Garfinkel et al. (2011) update the air–sea roughness parameterization in the NASA Goddard Earth Observing System version 5 (GEOS-5) general circulation model and show that increased surface friction decreases the winds over the Southern Ocean by over 1 m s−1. The changes made to the model parameterization scheme are explained in Garfinkel et al., but we briefly discuss them here for completeness. The model uses Monin–Obhukov similarity theory (MOST) to compute the surface wind stress based on the bulk wind, temperature, and humidity. However, the coefficients underlying MOST are empirically derived, and Garfinkel et al. (2011) find that using the most recently available observational data to update these coefficients leads to increased surface layer drag in the model. This new parameterization results in improved surface winds, surface stresses, and momentum fluxes aloft. Improvements in stratospheric heat flux, ozone, and forecast skill are currently being documented by C. I. Garfinkel et al. (2012, unpublished manuscript). Before these changes in forecasting skill and stratospheric flow can be fully understood, however, a better understanding of the dynamics in the troposphere must be provided.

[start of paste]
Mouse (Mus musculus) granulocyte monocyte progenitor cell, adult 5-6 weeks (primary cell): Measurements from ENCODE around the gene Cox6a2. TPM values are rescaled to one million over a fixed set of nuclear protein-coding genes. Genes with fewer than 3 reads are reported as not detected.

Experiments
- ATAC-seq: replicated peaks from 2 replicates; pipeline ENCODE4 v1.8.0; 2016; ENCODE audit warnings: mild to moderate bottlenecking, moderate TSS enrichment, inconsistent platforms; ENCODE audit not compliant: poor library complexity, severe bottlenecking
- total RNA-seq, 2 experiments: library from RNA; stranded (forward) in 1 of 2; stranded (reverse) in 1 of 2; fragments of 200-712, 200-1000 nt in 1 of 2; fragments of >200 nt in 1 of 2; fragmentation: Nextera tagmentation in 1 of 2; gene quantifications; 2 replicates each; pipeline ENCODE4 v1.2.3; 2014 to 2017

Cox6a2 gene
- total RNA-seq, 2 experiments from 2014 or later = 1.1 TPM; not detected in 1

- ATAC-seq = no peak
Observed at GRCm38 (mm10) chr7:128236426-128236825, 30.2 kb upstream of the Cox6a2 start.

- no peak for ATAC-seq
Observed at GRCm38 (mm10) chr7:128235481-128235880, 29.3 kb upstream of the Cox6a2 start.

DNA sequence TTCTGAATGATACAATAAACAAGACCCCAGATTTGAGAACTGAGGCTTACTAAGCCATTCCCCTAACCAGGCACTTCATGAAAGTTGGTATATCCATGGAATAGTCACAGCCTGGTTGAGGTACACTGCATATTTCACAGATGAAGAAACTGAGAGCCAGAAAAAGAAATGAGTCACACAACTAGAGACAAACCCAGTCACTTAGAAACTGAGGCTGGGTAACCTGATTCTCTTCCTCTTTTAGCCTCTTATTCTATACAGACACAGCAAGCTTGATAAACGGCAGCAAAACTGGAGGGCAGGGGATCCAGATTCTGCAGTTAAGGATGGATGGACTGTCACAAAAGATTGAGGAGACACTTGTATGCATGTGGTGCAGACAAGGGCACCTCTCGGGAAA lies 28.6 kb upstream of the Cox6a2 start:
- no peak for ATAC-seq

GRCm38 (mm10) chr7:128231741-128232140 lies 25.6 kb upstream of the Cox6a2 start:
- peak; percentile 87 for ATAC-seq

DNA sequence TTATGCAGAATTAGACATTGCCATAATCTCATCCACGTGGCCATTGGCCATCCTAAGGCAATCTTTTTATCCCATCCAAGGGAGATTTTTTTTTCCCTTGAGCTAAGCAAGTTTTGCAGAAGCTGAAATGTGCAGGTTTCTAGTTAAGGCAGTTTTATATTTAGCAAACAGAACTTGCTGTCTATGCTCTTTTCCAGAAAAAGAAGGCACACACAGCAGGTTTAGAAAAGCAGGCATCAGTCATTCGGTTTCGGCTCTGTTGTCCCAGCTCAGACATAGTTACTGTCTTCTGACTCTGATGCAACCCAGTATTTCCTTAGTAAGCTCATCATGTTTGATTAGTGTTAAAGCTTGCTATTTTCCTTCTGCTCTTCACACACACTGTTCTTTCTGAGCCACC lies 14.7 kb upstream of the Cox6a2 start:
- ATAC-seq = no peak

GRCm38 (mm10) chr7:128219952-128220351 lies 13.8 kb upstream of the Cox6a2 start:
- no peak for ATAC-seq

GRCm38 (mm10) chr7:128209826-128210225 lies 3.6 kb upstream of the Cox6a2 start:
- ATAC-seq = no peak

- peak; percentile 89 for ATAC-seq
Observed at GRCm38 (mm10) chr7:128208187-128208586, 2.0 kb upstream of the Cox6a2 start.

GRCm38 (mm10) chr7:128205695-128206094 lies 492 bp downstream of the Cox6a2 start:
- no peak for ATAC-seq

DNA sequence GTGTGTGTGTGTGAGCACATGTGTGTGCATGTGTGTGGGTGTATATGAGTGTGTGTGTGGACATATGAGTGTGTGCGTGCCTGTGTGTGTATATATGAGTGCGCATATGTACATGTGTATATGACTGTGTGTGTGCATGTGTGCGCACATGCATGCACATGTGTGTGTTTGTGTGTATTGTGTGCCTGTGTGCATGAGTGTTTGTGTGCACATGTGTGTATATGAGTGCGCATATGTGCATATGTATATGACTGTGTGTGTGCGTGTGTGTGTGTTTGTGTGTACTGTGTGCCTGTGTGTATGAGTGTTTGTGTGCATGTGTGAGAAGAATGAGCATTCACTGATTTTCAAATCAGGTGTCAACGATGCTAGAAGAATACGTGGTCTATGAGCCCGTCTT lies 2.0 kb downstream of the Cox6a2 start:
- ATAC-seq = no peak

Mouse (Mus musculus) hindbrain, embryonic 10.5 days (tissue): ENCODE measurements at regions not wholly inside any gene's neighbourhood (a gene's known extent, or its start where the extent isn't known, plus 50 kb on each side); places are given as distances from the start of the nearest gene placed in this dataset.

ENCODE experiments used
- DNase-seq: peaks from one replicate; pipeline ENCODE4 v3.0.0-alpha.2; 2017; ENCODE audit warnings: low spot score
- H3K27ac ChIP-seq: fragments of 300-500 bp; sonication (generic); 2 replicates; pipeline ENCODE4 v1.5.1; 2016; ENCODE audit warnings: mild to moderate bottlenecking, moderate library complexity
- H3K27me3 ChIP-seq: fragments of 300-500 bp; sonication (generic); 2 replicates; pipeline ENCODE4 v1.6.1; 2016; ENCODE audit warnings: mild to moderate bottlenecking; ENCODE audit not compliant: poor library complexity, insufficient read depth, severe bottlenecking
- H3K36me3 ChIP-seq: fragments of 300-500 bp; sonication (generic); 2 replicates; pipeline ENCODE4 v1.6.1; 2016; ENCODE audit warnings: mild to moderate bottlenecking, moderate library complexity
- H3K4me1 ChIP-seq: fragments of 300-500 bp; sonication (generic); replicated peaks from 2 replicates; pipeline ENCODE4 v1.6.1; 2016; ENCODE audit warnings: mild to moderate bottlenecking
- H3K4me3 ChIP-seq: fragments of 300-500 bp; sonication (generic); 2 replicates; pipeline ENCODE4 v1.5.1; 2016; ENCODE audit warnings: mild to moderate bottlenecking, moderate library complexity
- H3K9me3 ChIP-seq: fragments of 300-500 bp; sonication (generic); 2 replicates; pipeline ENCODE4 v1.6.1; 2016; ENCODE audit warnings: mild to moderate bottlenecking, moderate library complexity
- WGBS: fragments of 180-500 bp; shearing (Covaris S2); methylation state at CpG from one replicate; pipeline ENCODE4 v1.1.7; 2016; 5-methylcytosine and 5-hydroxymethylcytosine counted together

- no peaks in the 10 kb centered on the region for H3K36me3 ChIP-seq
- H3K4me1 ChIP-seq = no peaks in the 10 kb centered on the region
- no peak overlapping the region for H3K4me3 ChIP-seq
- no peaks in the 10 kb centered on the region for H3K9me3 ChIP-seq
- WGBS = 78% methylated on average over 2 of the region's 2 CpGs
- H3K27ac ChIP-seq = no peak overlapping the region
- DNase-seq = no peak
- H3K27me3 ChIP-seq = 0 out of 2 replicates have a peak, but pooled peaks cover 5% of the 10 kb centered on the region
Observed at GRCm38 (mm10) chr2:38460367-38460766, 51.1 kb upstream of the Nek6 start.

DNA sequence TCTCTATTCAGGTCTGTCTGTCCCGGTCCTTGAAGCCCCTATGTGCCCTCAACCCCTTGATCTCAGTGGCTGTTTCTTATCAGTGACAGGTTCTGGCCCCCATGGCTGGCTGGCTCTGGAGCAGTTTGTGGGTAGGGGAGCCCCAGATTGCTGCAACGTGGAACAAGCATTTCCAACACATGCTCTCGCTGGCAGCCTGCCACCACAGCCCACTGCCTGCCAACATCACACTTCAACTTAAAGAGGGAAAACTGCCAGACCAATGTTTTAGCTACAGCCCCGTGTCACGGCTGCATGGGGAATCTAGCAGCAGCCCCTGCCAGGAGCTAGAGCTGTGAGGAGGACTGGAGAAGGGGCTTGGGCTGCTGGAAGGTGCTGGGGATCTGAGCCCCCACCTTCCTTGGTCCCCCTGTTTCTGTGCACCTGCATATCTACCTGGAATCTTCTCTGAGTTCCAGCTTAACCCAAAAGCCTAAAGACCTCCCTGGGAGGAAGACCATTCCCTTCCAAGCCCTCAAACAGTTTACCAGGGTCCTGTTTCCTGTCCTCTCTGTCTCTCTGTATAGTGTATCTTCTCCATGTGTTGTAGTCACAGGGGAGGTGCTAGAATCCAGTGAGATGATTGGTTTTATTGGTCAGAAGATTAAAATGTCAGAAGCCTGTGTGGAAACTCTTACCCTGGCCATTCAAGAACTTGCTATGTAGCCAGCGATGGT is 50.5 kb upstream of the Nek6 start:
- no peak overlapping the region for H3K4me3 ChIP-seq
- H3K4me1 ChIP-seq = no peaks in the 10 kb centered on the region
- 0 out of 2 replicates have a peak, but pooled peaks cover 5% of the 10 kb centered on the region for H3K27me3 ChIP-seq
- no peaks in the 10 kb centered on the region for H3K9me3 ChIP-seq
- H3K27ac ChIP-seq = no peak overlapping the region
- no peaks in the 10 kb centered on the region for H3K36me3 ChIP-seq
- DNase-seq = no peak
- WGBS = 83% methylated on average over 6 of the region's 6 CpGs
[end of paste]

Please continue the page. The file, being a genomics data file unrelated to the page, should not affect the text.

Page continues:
Two ensembles of 30-yr “control” and “updated” model integrations were performed with each ensemble pair having slightly different gravity wave parameterizations. Since there is no a priori reason to believe that these different model configurations should influence the results, we have chosen to average the ensembles together, resulting in 60 years of the control run and 60 years of the updated drag run. We note that the changes found between the control and updated runs are present for each of the two pairs of ensembles individually, giving confidence in the robustness of the GEOS-5 response.